The BROWN FAIRY BOOK - online childrens book

A Collection of Illustrated classic fairy tales for children by Andrew Lang

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that their beloved redbreast had been sacrificed for nothing, and begged him to try a little.bit.
' You felt so sure that it would do you good before,' said she, ' that I can't help thinking it would quite cure you now.' But the man only flew into a rage, and flung the bird out of the window. Then he got up and went out.
Now all this while the ball had been rolling, rolling, rolling to the old grandmother's hut on the other side of the world, and directly it rolled into her hut she knew that her grandson must be dead. Without wasting any time she took a fox skin and tied it round her forehead, and fastened another round her waist, as witches always do when they leave their own homes. When she was ready she said to the ball : ' Go back the way you came, and lead me to my grandson.' And the ball started with the old woman following.
It was a long journey, even for a witch, but, like other things, it ended at last; and the old woman stood before the platform of stakes, where the body of Ball-Carrier lay.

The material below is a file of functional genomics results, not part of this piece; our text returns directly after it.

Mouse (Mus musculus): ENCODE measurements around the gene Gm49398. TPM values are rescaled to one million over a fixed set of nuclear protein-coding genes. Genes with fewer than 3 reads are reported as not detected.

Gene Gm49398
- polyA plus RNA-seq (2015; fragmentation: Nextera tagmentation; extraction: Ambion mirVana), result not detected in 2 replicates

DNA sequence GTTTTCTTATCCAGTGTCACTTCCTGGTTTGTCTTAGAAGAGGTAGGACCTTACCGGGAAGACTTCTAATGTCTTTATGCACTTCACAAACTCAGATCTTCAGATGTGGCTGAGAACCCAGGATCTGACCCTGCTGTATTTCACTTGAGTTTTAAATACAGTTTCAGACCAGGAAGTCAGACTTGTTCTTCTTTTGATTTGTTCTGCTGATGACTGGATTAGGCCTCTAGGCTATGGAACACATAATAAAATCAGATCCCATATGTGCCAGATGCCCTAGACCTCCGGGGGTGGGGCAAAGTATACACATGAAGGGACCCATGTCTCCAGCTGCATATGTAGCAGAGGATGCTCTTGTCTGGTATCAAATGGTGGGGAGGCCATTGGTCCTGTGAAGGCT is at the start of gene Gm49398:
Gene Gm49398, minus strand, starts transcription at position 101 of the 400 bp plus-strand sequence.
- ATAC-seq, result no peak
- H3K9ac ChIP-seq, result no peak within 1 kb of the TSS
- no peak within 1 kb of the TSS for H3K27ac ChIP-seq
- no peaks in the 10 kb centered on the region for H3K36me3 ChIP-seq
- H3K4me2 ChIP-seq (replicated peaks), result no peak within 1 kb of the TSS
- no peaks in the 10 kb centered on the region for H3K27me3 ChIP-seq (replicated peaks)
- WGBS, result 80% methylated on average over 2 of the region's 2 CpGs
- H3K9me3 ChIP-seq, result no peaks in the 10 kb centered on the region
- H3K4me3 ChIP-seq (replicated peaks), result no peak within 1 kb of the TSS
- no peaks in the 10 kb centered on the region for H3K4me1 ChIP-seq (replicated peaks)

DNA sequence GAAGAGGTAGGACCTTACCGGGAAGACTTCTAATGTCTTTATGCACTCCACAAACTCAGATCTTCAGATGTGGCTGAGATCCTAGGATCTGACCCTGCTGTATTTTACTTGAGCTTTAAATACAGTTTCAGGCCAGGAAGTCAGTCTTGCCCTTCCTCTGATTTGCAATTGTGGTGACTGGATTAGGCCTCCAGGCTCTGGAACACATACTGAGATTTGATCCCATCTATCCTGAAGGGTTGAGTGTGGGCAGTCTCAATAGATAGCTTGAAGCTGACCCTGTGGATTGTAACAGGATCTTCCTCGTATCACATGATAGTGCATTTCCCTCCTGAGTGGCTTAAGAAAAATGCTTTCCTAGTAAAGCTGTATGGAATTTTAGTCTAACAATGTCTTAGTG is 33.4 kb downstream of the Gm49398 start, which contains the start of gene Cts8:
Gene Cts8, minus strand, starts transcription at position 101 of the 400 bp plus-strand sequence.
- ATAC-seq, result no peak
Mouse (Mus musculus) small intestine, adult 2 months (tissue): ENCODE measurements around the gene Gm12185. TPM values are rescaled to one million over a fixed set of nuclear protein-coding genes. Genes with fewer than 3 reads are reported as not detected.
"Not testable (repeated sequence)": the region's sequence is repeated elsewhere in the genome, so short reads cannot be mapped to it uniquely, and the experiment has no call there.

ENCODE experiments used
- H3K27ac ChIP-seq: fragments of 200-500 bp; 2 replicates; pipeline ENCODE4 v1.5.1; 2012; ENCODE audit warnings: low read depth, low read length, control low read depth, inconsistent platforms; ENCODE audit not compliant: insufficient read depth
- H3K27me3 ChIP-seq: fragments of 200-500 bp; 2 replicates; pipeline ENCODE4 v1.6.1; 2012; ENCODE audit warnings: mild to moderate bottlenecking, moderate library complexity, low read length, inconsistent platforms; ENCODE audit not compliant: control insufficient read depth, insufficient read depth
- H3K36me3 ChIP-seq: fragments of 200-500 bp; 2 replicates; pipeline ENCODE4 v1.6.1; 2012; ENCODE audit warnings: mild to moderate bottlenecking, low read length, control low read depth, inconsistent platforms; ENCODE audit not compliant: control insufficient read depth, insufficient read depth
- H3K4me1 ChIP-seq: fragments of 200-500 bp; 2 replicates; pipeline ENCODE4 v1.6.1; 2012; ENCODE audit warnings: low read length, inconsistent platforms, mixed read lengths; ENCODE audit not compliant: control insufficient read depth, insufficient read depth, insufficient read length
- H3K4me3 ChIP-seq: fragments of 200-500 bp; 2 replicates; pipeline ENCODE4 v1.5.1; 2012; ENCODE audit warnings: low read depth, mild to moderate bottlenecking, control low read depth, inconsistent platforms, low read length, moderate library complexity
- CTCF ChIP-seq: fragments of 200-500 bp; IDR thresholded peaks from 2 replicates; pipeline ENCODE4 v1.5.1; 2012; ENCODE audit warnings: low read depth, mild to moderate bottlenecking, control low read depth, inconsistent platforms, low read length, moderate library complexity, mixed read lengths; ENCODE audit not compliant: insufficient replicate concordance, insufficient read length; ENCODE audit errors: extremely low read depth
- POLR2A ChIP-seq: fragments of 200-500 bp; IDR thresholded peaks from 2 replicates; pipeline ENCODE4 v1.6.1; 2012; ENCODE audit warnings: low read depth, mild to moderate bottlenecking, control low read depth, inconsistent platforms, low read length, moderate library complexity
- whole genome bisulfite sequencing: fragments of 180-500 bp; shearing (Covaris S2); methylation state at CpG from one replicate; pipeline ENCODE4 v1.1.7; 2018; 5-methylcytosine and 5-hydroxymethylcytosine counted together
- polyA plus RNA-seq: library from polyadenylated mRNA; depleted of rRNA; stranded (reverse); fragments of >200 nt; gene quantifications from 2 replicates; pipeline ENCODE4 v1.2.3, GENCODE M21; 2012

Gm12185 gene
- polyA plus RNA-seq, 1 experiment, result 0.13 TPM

' Wake up, my grandson, it is time to go home,' the witch said. And Ball-Carrier stepped down off the plat­form, and brought his club and bow and arrows out of the hut, and set out, for the other side of the world, behind the old woman.
When they reached the hut where Ball-Carrier had fasted so many years ago, the old woman spoke for the first time since they had started on their way.
' My grandson, did you ever manage to get that gold from the Bad One ? '
' Yes, grandmother, I got it.'
' Where is it ? ' she asked.
'Here, in my left arm-pit,' answered he.
So she picked up a knife and scraped away all the gold which had stuck to his skin, and which had been sticking there ever since he first stole it. After she had finished she asked again :
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